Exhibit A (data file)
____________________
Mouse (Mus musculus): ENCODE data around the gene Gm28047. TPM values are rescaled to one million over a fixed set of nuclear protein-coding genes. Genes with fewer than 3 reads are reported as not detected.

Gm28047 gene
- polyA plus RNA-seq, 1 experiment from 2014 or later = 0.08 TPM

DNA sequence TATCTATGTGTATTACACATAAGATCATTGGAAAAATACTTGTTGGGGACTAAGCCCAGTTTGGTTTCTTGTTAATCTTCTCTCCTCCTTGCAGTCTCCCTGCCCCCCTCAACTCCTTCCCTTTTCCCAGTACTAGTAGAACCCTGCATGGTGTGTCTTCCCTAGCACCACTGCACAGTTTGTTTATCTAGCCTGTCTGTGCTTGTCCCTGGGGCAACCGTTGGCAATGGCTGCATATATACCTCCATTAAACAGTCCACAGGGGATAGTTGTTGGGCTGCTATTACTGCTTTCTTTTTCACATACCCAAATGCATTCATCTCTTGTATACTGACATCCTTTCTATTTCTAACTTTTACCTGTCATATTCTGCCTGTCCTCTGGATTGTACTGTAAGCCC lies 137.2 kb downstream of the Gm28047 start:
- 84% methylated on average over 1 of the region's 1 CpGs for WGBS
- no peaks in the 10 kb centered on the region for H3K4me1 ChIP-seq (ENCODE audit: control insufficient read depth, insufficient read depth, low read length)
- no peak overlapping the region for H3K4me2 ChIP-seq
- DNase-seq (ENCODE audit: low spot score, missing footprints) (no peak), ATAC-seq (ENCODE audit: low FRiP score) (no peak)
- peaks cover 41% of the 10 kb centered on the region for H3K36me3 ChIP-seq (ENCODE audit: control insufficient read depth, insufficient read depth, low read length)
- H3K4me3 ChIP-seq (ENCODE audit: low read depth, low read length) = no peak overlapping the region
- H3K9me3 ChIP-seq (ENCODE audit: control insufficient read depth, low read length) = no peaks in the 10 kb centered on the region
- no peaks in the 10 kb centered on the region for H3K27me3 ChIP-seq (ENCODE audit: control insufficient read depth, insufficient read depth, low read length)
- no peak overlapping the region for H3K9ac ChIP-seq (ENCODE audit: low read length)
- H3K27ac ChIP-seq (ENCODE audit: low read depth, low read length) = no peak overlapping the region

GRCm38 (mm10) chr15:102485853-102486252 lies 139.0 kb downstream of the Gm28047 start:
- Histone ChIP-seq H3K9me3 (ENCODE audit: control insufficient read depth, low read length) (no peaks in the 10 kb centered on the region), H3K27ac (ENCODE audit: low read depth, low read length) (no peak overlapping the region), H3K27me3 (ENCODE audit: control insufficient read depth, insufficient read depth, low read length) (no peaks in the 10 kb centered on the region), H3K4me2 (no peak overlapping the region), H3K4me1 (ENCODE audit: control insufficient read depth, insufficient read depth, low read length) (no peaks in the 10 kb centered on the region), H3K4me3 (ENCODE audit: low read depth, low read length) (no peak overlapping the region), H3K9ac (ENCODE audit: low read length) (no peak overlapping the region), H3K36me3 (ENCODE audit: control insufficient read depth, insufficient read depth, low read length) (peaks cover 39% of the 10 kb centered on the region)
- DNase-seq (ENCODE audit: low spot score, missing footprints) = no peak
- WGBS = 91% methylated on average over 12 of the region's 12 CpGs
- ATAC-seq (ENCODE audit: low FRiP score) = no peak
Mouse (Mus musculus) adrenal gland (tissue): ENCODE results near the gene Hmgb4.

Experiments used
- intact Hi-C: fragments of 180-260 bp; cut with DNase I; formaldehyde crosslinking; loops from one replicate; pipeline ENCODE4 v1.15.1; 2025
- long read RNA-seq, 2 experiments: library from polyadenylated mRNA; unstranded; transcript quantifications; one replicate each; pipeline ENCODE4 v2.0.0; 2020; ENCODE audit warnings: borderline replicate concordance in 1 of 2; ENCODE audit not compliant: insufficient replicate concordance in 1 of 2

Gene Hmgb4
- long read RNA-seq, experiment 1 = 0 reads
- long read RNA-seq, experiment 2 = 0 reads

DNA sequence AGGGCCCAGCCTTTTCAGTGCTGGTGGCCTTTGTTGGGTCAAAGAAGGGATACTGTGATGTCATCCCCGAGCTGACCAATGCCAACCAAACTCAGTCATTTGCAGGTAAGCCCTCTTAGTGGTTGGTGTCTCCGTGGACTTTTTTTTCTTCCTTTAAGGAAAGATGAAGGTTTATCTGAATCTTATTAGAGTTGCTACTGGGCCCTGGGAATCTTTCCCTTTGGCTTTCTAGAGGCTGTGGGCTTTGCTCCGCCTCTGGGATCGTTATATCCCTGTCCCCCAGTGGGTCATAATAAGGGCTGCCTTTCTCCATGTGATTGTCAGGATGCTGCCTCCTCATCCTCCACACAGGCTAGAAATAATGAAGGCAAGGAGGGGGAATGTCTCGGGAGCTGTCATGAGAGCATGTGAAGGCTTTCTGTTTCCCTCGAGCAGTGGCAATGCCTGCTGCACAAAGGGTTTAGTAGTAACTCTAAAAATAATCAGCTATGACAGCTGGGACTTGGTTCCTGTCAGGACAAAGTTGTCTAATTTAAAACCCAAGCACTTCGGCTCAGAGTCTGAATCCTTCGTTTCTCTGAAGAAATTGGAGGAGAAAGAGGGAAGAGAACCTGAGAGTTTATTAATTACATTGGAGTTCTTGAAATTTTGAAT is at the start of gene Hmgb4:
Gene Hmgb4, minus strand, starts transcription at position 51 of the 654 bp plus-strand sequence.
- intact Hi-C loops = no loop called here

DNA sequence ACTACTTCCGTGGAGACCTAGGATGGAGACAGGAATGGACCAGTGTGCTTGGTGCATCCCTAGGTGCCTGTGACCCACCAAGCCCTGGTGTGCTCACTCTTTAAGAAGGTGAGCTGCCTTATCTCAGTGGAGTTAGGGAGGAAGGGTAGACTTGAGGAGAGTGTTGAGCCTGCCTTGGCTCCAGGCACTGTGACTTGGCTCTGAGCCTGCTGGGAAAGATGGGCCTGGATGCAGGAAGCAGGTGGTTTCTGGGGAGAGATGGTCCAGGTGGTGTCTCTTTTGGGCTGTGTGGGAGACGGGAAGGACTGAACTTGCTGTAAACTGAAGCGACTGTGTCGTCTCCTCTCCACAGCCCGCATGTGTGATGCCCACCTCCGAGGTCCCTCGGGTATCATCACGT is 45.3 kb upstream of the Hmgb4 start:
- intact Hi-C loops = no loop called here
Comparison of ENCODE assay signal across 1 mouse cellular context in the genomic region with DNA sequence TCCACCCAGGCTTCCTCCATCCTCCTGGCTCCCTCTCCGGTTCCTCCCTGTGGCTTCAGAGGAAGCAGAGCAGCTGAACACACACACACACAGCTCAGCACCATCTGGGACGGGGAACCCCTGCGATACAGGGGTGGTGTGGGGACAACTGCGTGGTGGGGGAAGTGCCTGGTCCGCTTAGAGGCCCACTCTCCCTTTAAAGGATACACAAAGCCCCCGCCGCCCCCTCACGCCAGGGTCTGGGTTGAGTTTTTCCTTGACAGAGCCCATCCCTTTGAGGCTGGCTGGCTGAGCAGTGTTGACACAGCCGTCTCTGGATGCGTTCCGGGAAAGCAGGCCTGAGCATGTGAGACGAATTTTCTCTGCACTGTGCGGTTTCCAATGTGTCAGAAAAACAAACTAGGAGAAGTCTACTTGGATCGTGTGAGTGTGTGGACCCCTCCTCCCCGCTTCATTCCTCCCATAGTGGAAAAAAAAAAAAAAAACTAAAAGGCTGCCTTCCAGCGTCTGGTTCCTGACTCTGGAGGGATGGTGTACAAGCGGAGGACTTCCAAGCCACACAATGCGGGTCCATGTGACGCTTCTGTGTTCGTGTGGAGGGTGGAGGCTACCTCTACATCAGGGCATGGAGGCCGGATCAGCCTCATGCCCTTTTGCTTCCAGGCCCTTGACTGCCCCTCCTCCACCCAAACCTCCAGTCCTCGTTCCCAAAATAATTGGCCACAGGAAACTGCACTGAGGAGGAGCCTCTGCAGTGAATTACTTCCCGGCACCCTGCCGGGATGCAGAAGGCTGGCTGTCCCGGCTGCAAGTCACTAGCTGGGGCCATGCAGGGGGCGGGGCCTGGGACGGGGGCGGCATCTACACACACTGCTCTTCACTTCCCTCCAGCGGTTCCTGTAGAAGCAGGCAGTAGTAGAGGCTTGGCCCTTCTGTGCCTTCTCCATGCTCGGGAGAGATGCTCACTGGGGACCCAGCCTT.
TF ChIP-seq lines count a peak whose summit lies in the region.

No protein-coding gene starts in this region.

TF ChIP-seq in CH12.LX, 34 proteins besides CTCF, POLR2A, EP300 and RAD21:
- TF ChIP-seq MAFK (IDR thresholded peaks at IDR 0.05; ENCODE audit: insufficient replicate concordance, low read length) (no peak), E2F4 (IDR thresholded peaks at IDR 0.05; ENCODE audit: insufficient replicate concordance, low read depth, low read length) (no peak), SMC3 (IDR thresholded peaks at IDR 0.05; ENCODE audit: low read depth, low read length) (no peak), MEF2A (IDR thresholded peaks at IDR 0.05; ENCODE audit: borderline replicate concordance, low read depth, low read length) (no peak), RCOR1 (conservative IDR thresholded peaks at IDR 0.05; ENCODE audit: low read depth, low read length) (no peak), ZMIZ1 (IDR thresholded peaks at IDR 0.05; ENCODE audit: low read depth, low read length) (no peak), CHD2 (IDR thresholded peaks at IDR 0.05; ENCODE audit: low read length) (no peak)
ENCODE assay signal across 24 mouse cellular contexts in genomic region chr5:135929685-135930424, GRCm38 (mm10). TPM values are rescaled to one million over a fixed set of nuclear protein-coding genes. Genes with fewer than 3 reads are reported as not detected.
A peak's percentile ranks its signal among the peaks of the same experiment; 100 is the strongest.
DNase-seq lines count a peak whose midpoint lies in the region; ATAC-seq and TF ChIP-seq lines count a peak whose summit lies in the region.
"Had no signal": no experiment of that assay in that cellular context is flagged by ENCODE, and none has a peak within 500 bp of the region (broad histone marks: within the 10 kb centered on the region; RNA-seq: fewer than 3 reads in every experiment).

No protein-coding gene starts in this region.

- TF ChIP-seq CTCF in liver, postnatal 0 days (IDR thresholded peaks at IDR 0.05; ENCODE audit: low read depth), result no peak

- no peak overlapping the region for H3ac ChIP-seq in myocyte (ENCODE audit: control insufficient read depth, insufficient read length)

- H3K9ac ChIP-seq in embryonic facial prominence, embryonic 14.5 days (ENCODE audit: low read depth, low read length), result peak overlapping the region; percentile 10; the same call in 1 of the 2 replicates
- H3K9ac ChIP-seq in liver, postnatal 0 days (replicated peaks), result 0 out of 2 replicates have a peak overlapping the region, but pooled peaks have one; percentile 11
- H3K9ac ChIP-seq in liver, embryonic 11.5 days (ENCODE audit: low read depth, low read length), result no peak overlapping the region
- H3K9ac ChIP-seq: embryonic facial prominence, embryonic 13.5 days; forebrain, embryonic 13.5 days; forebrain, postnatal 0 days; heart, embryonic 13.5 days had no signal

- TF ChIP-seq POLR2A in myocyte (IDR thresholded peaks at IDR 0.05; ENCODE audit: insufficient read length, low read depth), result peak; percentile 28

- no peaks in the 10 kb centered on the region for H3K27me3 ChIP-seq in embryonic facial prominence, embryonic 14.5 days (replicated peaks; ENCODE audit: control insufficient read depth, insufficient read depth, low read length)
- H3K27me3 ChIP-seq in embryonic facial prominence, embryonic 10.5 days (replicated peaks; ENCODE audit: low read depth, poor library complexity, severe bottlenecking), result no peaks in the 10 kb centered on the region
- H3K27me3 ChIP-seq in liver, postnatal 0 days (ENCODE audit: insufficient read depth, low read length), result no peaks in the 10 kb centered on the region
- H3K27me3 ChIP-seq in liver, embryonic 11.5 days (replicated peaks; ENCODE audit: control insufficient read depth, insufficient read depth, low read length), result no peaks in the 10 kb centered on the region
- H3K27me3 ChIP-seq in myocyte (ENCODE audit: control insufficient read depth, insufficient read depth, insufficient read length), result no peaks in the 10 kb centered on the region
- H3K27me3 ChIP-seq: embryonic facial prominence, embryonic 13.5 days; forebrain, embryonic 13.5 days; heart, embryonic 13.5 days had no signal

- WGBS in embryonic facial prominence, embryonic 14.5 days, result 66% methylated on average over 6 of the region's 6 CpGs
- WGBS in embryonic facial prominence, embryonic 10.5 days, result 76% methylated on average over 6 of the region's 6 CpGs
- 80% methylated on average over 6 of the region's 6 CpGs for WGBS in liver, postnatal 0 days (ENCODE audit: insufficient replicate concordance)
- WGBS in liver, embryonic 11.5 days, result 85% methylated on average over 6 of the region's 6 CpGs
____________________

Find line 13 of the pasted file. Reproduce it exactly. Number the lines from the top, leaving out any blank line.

- no peak overlapping the region for H3K9ac ChIP-seq (ENCODE audit: low read length)